The PJ Tatler

Marylanders, Get Ready to Pay the 'Rain Tax'

Barack Obama’s EPA is going to tax the rain in the hilariously ironically nick-named “Free State.”

In 2010 the Obama administration’s Environmental Protection Agency ordered Maryland to reduce stormwater runoff into the Chesapeake Bay so that nitrogen levels fall 22 percent and phosphorus falls 15 percent from current amounts. The price tag: $14.8 billion.

And where do we get the $14.8 billion? By taxing so-called “impervious surfaces,” anything that prevents rain water from seeping into the earth (roofs, driveways, patios, sidewalks, etc.) thereby causing stormwater run off. In other words, a rain tax.

Maryland voted overwhelmingly to re-elect Obama. So in this case, the rain may not be falling on the just and unjust alike.

The EPA ordered Maryland to raise the money (an unfunded mandate), Maryland ordered its 10 largest counties to raise the money (another unfunded mandate) and, now, each of those counties is putting a local rain tax in place by July 1.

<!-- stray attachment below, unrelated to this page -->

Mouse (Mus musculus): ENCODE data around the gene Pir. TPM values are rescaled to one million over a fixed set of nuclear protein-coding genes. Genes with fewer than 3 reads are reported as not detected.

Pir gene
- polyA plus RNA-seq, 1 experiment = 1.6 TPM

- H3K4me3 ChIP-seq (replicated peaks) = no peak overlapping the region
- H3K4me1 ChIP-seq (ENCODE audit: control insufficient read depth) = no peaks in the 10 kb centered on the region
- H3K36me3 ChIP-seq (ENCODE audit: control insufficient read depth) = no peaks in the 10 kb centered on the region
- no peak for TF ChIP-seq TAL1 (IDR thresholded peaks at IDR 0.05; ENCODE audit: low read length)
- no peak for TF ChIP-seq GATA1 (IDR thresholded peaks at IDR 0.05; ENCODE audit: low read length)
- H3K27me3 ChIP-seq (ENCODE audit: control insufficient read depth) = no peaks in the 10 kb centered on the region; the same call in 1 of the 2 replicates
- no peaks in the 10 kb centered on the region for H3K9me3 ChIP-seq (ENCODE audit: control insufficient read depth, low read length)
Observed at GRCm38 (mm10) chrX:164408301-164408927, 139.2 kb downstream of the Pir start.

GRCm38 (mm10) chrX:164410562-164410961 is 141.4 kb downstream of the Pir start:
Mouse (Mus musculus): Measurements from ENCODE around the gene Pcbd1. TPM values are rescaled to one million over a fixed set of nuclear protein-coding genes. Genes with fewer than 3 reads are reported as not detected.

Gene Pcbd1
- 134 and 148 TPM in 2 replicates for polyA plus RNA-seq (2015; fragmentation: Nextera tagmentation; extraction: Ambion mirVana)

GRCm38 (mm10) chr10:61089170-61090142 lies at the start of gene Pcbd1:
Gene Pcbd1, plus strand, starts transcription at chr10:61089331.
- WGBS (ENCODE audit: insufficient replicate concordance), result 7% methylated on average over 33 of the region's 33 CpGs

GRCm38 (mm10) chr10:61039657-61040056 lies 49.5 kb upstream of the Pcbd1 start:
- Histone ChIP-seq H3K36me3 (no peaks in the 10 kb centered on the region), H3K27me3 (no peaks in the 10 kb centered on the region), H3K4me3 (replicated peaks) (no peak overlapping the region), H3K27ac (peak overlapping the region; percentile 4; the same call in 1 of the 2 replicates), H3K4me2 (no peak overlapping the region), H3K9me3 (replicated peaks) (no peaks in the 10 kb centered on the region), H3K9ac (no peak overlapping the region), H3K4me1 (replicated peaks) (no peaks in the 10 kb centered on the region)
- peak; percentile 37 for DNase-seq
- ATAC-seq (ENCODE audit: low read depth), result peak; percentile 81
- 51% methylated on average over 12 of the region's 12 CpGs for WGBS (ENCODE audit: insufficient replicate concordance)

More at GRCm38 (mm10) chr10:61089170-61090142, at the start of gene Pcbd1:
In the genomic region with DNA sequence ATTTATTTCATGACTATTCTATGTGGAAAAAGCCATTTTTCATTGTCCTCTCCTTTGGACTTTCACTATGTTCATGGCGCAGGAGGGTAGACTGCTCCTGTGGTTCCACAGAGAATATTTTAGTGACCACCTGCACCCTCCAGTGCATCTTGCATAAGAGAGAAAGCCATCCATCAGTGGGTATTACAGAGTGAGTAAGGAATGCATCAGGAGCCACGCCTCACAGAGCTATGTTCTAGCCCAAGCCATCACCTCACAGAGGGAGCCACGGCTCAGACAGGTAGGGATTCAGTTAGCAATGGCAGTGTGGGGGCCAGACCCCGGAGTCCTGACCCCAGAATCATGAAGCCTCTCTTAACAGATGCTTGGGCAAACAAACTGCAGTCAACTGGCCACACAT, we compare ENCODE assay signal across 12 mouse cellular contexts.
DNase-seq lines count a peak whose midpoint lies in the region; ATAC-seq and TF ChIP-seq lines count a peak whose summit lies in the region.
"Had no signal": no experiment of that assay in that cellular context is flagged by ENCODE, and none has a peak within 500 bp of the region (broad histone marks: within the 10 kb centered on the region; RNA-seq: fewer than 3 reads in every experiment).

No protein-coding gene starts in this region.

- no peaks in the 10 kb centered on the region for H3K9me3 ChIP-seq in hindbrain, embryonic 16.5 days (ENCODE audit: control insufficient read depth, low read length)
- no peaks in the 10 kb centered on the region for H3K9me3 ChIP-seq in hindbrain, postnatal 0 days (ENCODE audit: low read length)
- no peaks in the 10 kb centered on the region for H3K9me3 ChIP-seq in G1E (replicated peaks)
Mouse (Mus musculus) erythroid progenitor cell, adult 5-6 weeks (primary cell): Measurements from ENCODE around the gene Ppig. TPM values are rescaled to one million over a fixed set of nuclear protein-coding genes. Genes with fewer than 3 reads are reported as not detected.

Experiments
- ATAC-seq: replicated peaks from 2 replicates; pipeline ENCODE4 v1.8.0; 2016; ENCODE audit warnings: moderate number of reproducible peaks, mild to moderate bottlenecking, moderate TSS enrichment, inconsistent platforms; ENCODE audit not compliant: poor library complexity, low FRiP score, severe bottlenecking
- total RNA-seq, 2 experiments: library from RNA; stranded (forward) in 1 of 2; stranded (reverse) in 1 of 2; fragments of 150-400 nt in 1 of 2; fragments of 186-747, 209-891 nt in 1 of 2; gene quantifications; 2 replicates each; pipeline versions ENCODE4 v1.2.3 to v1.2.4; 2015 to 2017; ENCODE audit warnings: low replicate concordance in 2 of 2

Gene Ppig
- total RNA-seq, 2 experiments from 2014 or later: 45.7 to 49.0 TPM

So, if you live in Montgomery, Prince George’s, Howard, Anne Arundel, Carroll, Harford, Charles, Frederick, Baltimore counties or Baltimore city, you’ll be paying a rain tax on your next property tax bill.

Well, you ask, “How on earth can the government know how much impervious surface I own?” Answer: It’s not on earth, it’s in the sky. Thanks to satellite imagery and geographic information systems, Big Brother can measure your roof and driveway (and you thought drones were only used for killing terrorists).

And what Big Brother can do, Big Brother will do.

OK, once the counties raise this money, how is it spent? The state law is kind of squishy. It can be spent to build and maintain stream and wetland restoration projects. And, of course, a lot of it will go to “monitoring, inspection, enforcement, review of stormwater management plans and permit applications and mapping of impervious surfaces.” In other words, hiring more bureaucrats to administer the rain tax program.

It can also be spent on “public education and outreach” (whatever that means) and on “grants to nonprofit organizations” (i.e. to the greenies who pushed the tax through the various levels of government).

Much more at the link. Including this:

[S]tate lawmakers exempted government-owned property from the rain tax but imposed it on religions and nonprofits (which own big roofs and parking lots).